‘At-risk ākonga should be better supported’ – ERO reviews NZ’s largest school

The Education Review Office (ERO) has evaluated how well Te Aho o te Kura Pounamu (Te Kura) is meeting the needs of its ākonga and has found room for improvement.

ERO notes in its report that Te Kura’s spiking roll – up 40% since 2018 – is increasingly made up of at-risk students, with referrals often coming from the Ministry of Education, but also Oranga Tamariki and the Department of Corrections – organisations that look after young people with a range of complex high-needs.

“Prior to being referred to Te Kura these learners are often out of education for a long period of time for a range of reasons, such as transience, expulsion and alienation from their local school,” said Jane Lee, ERO’s Deputy Chief Executive Review and Improvement Services. 

“A disproportionate number of these under-served learners are Māori. The number of at-risk ākonga on Te Kura’s roll is now equal to that of a large New Zealand secondary school; that’s around 1200 learners.

“We’ve said that Te Kura is doing a good job given its circumstances, but these at-risk ākonga should be better supported through local schooling options and wrap around services.

“As a whole system, we need to work together to do better for these learners,” said Lee.

Since ERO’s last review in 2015, Te Kura has catered for a more diverse student roll. A large proportion of students experience complex social circumstances and psychological issues, with many not succeeding at their local schools.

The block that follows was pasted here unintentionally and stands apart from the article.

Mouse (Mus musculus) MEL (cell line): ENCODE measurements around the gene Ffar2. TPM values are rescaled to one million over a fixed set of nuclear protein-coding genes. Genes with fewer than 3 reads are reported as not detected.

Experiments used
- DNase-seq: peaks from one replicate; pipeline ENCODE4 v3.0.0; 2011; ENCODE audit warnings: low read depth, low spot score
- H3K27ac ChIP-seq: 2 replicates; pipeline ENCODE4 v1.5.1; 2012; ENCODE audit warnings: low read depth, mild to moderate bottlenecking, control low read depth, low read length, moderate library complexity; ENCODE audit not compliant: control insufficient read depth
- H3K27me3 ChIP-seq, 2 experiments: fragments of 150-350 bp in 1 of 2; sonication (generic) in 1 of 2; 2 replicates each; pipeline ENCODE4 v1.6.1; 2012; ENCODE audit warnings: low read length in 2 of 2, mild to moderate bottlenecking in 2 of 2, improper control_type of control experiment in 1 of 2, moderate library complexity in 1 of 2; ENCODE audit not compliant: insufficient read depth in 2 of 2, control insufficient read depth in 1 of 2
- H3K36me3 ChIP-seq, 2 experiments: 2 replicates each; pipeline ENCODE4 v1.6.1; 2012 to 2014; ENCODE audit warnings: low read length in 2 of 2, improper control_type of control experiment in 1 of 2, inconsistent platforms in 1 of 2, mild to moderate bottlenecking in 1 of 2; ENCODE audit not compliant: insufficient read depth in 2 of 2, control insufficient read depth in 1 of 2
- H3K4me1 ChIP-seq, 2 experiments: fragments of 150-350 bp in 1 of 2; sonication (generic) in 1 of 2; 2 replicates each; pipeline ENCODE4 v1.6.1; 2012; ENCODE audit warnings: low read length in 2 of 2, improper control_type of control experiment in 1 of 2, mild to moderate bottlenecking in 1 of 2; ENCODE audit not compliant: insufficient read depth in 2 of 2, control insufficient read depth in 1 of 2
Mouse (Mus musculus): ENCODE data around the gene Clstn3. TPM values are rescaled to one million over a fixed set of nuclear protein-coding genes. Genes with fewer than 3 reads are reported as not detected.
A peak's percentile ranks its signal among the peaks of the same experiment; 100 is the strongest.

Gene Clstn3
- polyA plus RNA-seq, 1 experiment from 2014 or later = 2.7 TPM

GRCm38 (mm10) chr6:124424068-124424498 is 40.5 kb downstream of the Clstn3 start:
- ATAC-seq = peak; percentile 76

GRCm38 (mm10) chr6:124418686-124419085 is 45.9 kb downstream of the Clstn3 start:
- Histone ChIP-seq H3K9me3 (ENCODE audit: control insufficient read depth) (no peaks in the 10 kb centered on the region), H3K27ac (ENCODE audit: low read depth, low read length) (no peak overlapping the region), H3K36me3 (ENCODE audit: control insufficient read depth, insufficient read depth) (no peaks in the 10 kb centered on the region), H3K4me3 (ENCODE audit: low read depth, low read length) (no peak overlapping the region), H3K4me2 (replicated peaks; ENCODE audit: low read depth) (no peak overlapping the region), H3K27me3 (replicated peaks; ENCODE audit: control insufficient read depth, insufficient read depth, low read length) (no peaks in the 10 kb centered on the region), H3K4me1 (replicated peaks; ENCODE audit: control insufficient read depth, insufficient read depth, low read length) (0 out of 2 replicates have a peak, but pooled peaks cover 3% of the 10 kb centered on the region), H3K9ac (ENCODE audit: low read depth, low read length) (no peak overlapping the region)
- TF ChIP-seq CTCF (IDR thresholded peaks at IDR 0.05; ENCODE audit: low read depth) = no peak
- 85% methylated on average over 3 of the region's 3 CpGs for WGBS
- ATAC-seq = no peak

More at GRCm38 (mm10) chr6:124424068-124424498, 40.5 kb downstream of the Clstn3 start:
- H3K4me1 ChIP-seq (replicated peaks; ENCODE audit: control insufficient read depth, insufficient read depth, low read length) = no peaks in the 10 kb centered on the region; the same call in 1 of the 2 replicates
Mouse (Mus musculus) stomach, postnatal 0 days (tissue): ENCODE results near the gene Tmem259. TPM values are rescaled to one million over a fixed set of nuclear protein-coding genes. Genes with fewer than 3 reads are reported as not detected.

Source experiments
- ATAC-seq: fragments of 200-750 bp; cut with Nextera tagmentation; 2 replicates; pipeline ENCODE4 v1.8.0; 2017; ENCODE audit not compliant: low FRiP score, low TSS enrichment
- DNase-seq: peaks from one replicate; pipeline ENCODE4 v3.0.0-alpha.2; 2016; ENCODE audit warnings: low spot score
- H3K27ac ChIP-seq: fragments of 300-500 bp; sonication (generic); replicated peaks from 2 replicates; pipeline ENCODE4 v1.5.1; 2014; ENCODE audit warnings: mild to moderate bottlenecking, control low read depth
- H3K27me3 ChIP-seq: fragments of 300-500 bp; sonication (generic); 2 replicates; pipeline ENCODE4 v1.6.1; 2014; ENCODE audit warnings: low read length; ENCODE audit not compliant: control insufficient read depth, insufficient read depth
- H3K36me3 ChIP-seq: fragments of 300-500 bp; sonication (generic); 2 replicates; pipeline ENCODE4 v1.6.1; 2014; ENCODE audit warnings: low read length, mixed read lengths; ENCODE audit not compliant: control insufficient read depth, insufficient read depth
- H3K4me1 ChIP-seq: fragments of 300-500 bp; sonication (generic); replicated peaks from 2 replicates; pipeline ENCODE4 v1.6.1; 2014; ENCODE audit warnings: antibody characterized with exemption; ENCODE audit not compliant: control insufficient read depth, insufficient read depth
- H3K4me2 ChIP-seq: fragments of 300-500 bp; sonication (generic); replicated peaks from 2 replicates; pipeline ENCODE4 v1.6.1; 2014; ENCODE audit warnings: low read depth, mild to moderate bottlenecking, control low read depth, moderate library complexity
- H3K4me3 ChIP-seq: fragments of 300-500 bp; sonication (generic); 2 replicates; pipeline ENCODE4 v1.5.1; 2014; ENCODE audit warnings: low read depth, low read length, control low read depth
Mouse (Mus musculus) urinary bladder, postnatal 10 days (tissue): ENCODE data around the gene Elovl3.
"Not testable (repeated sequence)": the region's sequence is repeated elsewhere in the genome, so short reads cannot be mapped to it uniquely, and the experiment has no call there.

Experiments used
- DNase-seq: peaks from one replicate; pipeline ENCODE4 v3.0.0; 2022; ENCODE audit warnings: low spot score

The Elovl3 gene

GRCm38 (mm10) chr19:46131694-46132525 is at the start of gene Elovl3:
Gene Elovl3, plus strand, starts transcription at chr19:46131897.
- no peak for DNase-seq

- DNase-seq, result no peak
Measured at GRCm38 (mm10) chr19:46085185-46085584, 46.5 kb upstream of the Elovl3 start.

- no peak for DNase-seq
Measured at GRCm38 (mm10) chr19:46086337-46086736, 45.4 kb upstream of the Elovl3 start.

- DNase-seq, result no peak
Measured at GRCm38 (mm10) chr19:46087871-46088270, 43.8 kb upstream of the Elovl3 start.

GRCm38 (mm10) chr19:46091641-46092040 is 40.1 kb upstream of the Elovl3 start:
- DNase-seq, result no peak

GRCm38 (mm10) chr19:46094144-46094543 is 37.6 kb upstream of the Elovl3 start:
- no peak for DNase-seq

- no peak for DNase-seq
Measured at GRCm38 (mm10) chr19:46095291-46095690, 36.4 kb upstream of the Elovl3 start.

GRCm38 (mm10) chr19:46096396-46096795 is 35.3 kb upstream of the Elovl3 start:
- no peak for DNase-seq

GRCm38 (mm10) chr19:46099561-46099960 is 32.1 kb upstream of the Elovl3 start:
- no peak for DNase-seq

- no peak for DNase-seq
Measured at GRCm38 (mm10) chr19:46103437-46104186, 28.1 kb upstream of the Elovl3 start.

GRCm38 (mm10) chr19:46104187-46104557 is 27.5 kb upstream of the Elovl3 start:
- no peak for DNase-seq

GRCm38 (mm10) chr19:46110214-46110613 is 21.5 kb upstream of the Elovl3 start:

“Provision of distance education to ākonga in isolated and rural communities no longer defines the school’s primary purpose,” said Lee. “Although the school remains an important access point for over 400 geographically isolated kids, the school is increasingly catering for tamariki with challenges around schooling that go much deeper than geography.”

ERO has made a range of recommendations to both Te Kura and Ministry of Education based on its review findings, with a focus on more collaboration, priority funding reviews and deeper consideration of Te Kura’s role in the New Zealand education system.

Noted was the fact that Te Kura has developed best-practice digital delivery capability and capacity that the wider sector could benefit from, especially in alternative learning environments, like those necessitated by the pandemic during 2020 and 2021.

Aotearoa New Zealand’s largest funded state school provides distance education with a wide range of personalised learning programmes and courses, from early childhood to NCEA Level 3, mostly delivered online. Students can enrol for a few credits in a specific course or for a full-time programme.

“Many other New Zealand schools can learn from Te Kura’s online delivery expertise,” said Lee, “especially given the rapidly changing environment schools have faced since the start of the Covid-19 pandemic, and that they are still responding to, sometimes on a weekly or even daily basis.” 

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